Issues identification emerged through reading history and past reports, extensive field trips, and engagement with all the relevant citizen and business organizations. The studio determined opportunities in connectivity and economic development and presented those final ideas to the stakeholders.

2019: Atlanta Public Schools

Jasmine Burnett, Pearse Haley, Shikha Jerath, Kelsey Keane, Kyle Mayans, Jessica Rose, Alex Seidenberg, Lucie Scott, and Kara Todd. Under the supervision of Mike Dobbins, Professor of Practice.

In March 2019, the Atlanta Board of Education began updating the facilities master plan with the goal of optimizing usage and efficacy of properties. The board requested that a team of MCRP students complete a semester-long studio to complement Atlanta Public Schools (APS) and their team of consultants.

This studio sought to bridge the divide of city planning and school facility planning efforts–a gap that undermines the development of community-centered schools. Even when these planning efforts have worked toward similar goals, they lack an integrated approach that meets student and community needs. The studio established decision-making frameworks and initial recommendations for four properties based on APS’ stated priorities and goals.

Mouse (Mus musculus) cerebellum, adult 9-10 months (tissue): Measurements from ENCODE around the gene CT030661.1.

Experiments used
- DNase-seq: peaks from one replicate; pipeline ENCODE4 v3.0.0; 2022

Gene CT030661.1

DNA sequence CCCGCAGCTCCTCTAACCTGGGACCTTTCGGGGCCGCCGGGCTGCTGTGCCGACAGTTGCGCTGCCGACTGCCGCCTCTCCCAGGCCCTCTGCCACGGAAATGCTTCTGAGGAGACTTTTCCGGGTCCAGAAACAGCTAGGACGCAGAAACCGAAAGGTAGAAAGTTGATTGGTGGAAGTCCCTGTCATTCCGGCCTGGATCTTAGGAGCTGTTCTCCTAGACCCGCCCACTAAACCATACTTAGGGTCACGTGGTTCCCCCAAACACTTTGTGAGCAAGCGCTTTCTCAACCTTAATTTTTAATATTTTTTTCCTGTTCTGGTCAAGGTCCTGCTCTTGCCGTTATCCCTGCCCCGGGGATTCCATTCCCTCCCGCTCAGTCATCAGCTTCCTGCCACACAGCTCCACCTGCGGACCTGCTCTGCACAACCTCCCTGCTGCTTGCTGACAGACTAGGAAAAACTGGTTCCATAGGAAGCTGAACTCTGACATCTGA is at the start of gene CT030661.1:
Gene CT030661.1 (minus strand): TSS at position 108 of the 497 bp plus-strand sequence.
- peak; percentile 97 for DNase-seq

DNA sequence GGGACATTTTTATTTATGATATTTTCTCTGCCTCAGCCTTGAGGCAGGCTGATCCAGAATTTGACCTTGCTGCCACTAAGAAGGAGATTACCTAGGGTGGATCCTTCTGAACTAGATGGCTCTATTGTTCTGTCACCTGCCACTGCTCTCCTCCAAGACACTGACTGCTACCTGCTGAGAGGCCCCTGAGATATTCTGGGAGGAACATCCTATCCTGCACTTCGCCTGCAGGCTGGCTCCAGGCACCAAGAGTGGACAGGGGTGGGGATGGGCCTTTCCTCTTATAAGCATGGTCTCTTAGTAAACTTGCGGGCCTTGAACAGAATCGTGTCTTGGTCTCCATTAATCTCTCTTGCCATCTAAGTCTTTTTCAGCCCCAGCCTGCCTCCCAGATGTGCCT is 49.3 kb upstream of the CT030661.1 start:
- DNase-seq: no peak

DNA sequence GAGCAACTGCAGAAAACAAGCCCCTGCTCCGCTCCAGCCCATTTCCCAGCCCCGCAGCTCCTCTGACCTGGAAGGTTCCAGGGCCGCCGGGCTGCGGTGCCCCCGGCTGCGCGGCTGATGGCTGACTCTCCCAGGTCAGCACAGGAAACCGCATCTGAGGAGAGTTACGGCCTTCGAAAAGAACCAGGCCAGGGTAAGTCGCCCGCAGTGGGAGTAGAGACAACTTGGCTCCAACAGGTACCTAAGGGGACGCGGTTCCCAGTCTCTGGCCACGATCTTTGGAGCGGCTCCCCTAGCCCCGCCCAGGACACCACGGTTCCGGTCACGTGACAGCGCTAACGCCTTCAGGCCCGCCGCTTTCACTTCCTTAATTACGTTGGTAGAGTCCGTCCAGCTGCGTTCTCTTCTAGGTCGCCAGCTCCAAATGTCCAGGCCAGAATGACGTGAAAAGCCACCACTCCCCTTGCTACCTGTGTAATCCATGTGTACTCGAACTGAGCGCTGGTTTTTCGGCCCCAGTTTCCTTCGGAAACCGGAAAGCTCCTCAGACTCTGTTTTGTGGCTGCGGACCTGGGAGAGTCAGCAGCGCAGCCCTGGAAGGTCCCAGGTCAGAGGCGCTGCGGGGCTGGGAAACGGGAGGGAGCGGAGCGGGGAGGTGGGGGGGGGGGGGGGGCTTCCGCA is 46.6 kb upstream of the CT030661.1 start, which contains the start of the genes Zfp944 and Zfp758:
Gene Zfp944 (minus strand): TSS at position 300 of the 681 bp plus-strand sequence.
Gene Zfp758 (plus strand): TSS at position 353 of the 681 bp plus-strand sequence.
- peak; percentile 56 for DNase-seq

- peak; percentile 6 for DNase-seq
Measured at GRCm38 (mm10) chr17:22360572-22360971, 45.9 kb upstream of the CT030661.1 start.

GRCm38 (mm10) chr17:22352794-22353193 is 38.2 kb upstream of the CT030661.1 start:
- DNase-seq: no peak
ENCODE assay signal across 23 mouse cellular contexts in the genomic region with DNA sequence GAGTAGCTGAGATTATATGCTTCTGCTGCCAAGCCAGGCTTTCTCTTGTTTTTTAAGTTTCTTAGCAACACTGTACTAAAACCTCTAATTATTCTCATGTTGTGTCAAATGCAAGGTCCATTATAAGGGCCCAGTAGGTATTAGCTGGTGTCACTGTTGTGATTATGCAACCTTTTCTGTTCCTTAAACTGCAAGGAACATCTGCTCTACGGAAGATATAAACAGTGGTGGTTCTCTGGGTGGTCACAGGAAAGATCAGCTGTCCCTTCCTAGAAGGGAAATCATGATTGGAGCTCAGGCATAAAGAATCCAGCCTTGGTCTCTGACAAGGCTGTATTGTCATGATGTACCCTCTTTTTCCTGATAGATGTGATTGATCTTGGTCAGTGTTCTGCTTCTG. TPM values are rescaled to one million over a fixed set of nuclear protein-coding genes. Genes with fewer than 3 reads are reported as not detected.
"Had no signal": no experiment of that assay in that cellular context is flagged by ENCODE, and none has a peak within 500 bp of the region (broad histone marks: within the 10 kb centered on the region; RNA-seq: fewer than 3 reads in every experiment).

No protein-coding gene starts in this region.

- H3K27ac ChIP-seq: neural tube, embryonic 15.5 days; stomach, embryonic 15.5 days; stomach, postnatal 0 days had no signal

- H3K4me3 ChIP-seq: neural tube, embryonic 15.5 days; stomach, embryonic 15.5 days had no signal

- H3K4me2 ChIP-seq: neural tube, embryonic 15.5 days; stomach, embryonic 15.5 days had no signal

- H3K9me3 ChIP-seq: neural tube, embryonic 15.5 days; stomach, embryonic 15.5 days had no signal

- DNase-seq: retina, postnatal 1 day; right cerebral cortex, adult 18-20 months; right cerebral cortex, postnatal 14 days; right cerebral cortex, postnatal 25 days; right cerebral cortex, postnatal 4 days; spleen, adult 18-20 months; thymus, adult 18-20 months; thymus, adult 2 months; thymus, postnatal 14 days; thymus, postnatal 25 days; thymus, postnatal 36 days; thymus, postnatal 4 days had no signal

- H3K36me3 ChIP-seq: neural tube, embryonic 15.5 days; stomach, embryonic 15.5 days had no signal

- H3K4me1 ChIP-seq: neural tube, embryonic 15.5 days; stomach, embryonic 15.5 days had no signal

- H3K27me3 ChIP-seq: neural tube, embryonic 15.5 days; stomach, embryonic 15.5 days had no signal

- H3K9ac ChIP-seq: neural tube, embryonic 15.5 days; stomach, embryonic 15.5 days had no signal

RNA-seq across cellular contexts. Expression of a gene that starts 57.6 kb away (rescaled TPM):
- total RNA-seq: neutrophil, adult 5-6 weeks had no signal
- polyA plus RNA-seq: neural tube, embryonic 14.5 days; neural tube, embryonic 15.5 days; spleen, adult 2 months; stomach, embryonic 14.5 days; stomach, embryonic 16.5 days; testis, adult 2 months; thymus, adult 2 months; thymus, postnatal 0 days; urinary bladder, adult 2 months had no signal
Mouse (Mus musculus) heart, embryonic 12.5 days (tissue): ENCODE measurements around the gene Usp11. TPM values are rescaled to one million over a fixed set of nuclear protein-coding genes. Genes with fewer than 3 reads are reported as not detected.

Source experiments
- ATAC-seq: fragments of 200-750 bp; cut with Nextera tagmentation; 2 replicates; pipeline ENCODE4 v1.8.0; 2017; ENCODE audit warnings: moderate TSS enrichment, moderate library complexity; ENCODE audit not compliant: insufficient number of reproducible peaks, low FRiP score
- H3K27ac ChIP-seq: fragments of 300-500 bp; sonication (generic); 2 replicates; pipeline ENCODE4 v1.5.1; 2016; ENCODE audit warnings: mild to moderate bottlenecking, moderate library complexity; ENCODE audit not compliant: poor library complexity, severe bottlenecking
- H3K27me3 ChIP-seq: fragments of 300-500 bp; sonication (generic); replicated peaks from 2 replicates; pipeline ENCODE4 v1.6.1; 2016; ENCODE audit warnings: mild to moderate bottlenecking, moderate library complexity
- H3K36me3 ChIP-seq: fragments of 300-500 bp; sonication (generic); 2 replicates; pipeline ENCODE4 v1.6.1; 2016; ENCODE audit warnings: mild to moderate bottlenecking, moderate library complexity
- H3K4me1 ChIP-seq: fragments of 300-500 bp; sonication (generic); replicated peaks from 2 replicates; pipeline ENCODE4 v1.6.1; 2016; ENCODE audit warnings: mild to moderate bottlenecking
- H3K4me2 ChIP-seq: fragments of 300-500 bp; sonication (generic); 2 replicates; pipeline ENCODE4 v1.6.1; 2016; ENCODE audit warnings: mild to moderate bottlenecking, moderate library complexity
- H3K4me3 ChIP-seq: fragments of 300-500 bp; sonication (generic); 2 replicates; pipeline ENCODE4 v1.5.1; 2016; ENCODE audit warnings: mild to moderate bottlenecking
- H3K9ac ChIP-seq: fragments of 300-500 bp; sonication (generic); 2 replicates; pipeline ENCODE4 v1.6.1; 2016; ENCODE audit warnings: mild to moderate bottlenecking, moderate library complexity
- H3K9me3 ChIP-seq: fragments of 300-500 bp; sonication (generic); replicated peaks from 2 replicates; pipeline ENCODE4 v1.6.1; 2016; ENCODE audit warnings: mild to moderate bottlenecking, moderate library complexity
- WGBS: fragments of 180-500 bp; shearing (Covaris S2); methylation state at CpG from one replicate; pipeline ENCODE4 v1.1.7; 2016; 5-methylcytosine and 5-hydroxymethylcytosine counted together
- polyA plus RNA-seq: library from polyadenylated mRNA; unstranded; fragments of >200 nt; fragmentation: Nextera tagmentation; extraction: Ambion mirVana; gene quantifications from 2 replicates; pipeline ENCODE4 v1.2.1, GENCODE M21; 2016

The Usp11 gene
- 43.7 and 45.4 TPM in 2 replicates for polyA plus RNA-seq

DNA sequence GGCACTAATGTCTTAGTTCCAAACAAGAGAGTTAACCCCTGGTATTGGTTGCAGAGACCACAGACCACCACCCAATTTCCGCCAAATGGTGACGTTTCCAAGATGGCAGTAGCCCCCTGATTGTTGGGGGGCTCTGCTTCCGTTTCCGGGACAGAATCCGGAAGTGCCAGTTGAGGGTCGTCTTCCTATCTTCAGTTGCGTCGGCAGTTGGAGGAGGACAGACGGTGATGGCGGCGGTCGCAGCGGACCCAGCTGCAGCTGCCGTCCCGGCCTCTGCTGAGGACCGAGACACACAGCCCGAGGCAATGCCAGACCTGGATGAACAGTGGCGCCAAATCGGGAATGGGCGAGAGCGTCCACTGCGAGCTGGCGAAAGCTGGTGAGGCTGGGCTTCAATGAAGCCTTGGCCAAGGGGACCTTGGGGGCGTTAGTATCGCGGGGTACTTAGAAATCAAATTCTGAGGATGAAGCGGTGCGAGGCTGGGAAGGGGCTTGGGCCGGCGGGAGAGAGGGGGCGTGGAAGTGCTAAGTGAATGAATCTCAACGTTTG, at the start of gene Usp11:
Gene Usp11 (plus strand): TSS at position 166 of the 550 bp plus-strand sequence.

A guiding principle for our process was equity. Reflecting this priority, and in alignment with APS’ goals, our team evaluated potential uses for APS vacant properties that adhere to the following objectives:

  1. Prioritize the equitable distribution of resources and opportunity.
  2. Address the intrinsic connection between student and community success.
  3. Foster community engagement and buy-in for new initiatives.

2019: Puerto Rico Disaster Mitigation and Recovery

Students in front of the UP sign in Puerto Rico
The studio group together in front of the University of Puerto Rico's sign.